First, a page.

Saturday, November 19, 2011

Eerie Similarity In LRC Feature Occurring on October 19th

There is a very eerie similarity we have discovered in today's new 0z GFS. We have been closely following a pattern called the LRC (Lezak Recurring Cycle). Here's the gist of it:

-Observation period between October 1-November 10.
-Look for features present in weather over period.
-After November 10, look for repetition in weather from observation period to present time.
-Pattern different every year.
-Pattern repeats on 40-60 day cycle through winter, into spring.

This year, a dominant feature was a strong trough of low pressure in the Ohio Valley. See the below example from October 19th.
We see a strong low pressure system in the Midwest into Ohio Valley. A ridge was present in the west, holding up the jet stream in that area. Now see the forecast from the freshly-printed 0z GFS for the final days of November.
Look at just how similar this is: A strong low pressure system sets up in almost the exact same place as October 19th. A high pressure system sets up in the west US. The only difference is a low pressure system present just offshore the West Coast. However, we prefer to focus on the presence of a trough in the Midwest.

Now, according to LRC 'guidelines', the pattern typically does not appear this soon after it happens. If this was to verify, the cycle would happen every 39 days. That would be an extremely short cycle. However, seeing as how this is a very similar forecast to what happened on the 19th, it is possible that this LRC will turn out that way. Let's not get ahead of ourselves- this forecast is for November 27th.
It is definitely something to watch, though.

GFS Shows Arctic Oscillation Nosediving; Matches Up with ECMWF Theory of Strong Trough in Upper Midwest

Last 4 GFS Mode Arctic Oscillation Runs with Past Values and Ensemble Predictions

Today's 12z ECMWF Forecast on November 29. Shown in 500 mb heights.
The past couple GFS model runs have shown a true nosedive in the Arctic Oscillation forecast going into the late November period. The thing about it is, since the GFS has been indicating a nosedive for more than 3 runs, we like to call that a 'trend'. More interesting is how this Arctic Oscillation nosedive occurs as today's 12z ECMWF predicts a massive trough to cross the Upper Midwest as indicated by the 500mb chart just above. This ECMWF model, should it verify, would likely give the Upper Midwest snow and possibly some intense thunderstorms in the south. It's hard to tell since this system is projected to be very strong. The strength of the storm only makes it more volatile.
Since the Arctic Oscillation is very closely related to the North Atlantic Oscillation, it is possible that the NAO may go negative if the AO does as well.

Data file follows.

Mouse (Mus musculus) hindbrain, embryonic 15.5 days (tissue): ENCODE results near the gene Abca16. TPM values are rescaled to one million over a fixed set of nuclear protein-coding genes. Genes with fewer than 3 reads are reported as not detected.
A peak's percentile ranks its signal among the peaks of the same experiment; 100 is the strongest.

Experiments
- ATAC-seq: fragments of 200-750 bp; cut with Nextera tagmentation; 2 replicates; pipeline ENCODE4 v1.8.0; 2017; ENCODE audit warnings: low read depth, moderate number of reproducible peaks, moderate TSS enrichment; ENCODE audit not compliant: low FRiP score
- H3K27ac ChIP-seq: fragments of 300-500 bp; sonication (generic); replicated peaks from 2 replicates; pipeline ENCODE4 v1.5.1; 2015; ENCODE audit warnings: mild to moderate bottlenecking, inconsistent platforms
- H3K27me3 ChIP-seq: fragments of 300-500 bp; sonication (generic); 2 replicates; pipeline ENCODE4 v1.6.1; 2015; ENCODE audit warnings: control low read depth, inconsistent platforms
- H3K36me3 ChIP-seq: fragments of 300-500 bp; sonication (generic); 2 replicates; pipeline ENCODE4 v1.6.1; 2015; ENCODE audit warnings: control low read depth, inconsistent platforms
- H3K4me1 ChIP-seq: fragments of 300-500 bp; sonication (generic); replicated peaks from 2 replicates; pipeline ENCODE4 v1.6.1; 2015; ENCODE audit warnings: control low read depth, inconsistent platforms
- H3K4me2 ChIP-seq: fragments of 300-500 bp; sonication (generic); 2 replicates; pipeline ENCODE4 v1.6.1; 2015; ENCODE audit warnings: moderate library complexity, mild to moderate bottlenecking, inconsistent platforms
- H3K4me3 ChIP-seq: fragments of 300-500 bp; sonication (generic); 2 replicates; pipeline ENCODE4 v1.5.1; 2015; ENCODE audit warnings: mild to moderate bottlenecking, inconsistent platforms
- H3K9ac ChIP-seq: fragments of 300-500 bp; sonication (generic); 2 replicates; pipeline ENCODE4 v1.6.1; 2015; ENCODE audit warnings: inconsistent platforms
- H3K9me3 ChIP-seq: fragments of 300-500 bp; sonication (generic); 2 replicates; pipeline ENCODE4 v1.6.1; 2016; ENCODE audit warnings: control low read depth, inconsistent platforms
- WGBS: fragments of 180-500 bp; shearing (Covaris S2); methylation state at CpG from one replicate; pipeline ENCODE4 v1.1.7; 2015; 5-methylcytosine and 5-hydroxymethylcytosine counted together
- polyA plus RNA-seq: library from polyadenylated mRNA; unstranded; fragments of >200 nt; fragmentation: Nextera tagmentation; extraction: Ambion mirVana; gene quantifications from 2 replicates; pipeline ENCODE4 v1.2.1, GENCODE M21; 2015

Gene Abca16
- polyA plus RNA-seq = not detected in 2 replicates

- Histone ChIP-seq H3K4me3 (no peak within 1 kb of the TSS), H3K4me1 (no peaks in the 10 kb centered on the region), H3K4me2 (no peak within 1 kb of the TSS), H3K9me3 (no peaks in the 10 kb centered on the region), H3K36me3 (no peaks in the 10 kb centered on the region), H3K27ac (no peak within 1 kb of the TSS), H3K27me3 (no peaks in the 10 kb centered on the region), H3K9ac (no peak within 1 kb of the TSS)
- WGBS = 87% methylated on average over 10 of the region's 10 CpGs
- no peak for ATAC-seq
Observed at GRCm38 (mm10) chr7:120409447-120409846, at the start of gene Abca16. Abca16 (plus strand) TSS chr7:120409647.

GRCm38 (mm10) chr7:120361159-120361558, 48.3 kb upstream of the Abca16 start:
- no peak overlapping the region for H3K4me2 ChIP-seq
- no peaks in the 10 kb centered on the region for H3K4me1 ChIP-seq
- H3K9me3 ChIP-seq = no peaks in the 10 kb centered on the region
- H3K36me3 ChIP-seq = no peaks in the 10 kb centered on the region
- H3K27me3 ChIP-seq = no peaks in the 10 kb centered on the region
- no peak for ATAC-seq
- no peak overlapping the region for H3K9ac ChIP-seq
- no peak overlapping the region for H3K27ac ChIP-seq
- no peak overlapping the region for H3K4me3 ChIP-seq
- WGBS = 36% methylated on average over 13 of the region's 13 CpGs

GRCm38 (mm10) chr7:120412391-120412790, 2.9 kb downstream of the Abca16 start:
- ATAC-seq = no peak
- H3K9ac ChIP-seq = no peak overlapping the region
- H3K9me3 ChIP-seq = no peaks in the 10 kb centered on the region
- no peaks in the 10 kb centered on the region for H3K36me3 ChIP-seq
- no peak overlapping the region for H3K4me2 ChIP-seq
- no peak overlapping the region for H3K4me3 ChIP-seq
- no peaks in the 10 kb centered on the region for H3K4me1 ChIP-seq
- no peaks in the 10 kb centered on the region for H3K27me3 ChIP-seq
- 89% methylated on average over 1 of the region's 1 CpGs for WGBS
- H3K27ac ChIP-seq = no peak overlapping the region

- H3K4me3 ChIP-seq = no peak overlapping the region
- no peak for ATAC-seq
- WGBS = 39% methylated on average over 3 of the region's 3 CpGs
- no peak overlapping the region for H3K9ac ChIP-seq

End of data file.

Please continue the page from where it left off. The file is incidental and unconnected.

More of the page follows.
Anticipated Mid-December Pattern Change May Come Sooner Than Thought

The ECMWF is showing a massive trough of low pressure entering the Upper Midwest area, indicated by a minimum of heights. The GFS is also showing a similar idea, but not as substantial as this. It is very possible that, should this verify, areas may receive blizzard-like conditions in the hardest hit areas. However, since this is 10 days out, let's not get ahead of ourselves.


-EPO will be turning positive. While that is not good for the area in question (Upper midwest), the EPO will be turning more neutral at the time period in question (Nov. 29).

-PNA will, after a VERY VERY prolonged and VERY VERY strong negative spell, be turning possibly positive. Should this happen, it would be very good news for the winter weather lovers in the East. Signs of this occurring are present in the above ECMWF image, as a ridge sets up in the West with a trough in the East- a major signal of a +PNA.

-NAO will be variating between positive and negative in this time frame. At this point, forecasts indicate that the NAO may be heading into weak negative territory, which wouldn't be of much help to the US for this system.

La Nina Update

The La Nina today is still very much present and remains east-based. This means, in a situation only affected by the ENSO process (La Nina/El Nino), the East US would be cooler than normal. However, there are many more variables that affect temperatures and precipitation. At this point, as previously stated, the coldest anomalies are situated in the eastern portions of the ENSO monitoring areas.
Something recently discovered by our team is the Southern Oscillation Index (SOI). When the SOI is positive, it is indicative of a La Nina. When the SOI is in a negative phase, an El Nino is usually present. Last year, SOI values were as high as 27.1, showing a big presence of a La Nina. However, the October SOI values turned out at 7.3 units. While it is expected that the values will be lower as we are in a 'double dip' La Nina, these are very modest values that indicate this La Nina may not be as strong as originally thought. Unless the SOI goes to higher values soon, we may have to revise our winter forecast.

Note: We may have to revise portions of our winter forecast as per the new CPC outlooks and teleconnection information that is looking somewhat unfavorable for some people.

Snowstorm in South Dakota Breaks Records; Much of South Dakota to Receive over 5 inches

Above is the maximum amount of snowfall from this snowstorm. Wisconsin will get some lake effect snow, which may give over 3 inches to those regions. It does appear that extreme SW South Dakota is well in the running for over 10 inches, as Rapid City, SD has already broken their one day snowfall record for today.

132 AM MST SAT NOV 19 2011

The old record was smashed by 3.6 inches of snowfall over the previous record. This system will now begin to swiftly move off to the east. As it does, less snow will fall from the system as it becomes more starved for moisture.